David Casarett: A doctor's case for medical marijuana
David Casarett asks: What if mainstream health care operated more like a medical marijuana dispensary? Full bio
Double-click the English transcript below to play the video.
about the most embarrassing thing
of working as a palliative care physician.
to see a woman in her 70s --
who had pancreatic cancer.
she had pain, nausea, vomiting ...
we talked about those symptoms
that medical marijuana might help her.
about medical marijuana,
because I had learned absolutely nothing.
had no benefits whatsoever.
into the handbag next to the bed,
randomized controlled trials
marijuana has benefits
and pain and anxiety.
before offering an opinion ...
and found a bunch more.
there is some evidence
really was interested,
retired English professor?
about six months ago.
to discover this stuff. It's amazing."
about medical marijuana
in medical school
I started talking to researchers,
I started listening to patients.
based on those conversations,
around three surprises --
to medical marijuana.
as huge or as stunning
of medical marijuana
as huge and as scary
marijuana would have us believe,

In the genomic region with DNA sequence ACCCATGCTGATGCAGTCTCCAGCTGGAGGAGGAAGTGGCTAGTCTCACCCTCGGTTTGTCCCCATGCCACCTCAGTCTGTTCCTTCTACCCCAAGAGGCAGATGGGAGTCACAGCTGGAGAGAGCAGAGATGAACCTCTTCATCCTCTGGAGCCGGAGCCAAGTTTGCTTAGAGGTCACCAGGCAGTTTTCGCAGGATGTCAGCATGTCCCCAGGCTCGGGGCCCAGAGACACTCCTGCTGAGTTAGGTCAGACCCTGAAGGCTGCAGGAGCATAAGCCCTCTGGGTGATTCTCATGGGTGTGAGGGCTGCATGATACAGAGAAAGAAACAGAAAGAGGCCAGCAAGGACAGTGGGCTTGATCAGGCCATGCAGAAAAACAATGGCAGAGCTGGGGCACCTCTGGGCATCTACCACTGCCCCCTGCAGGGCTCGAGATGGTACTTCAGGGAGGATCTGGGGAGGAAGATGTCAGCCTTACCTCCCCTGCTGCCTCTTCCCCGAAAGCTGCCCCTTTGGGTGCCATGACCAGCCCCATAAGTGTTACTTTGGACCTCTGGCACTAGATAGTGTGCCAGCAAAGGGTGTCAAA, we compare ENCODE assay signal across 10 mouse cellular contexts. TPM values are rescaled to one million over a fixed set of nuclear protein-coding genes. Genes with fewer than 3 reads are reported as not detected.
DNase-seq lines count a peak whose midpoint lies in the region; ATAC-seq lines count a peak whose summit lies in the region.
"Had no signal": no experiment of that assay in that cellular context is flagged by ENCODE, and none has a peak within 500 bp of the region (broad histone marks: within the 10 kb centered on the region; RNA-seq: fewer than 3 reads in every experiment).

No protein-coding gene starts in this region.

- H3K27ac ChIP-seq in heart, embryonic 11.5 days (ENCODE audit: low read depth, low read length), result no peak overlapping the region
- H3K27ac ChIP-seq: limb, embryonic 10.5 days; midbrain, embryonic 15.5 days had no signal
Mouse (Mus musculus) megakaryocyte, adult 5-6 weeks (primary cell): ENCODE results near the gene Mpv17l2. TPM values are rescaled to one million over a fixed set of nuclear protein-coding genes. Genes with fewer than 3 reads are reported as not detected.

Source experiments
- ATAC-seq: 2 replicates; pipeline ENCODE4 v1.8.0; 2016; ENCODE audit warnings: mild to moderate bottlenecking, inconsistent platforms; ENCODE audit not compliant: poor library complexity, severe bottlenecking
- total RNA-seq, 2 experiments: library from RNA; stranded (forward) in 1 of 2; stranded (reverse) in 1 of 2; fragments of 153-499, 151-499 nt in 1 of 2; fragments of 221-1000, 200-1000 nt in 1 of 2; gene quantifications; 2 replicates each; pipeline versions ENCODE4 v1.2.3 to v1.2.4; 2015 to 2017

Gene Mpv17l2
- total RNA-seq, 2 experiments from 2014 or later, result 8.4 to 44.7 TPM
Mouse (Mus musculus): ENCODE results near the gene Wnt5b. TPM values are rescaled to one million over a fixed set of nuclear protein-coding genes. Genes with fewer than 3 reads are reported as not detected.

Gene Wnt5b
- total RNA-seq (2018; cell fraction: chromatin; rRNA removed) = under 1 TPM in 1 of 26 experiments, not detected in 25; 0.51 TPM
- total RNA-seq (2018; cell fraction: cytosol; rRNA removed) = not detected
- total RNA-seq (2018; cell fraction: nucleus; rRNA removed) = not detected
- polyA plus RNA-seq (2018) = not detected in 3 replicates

that was most ...
of the patients I talked with
marijuana for help,
because of its benefits
it was a wonder drug,
control over their illness.
let me tell you about another patient.
like she was in her late 60s.
for the last 20 years,
on a wheelchair to get around.
people I've ever met.
in Northern California
to medical marijuana,
from many patients before.
she slept better.
that I'd never heard before,
control over her life
that worked for her.
then she could make changes.
anybody else's permission --
not a doctor's prescription,
for somebody with chronic illness,
or lupus or cancer or diabetes,
will face a chronic serious illness
some of us will see our cognition decline,
to care for ourselves,
my palliative care patients,
that will end their lives,
more than anything else
control of their health,
dependent on others,
that patients like Robin,
some semblance of control.
marijuana dispensaries --
back the sort of control that they need?
medical hospitals and clinics,
in Venice Beach in California
to be a medical marijuana patient.
that would let me buy medical marijuana.
a resident of California --
of recommendation to make a purchase,
make a purchase though,
because it let me be a patient.
what patients like Robin experience
of people like Robin --
many of these clinics and dispensaries,
at the outset about who I am,
for a medical marijuana prescription,
what my preferences are,
this might help me,
get asked all the time.
that make me confident
really has my best interests at heart
in those clinics
behind the counter,
from folks in the waiting room.
as I was sitting next to them --
why they use medical marijuana,
a hive of interaction, advice and support.
those people were
talking me through the nuances
making any purchase whatsoever.
you went to any hospital or clinic
explaining those sorts of things to you.
are going to these clinics,
of personalized attention
to the healthcare system.
from mainstream medicine,
are giving them what they need.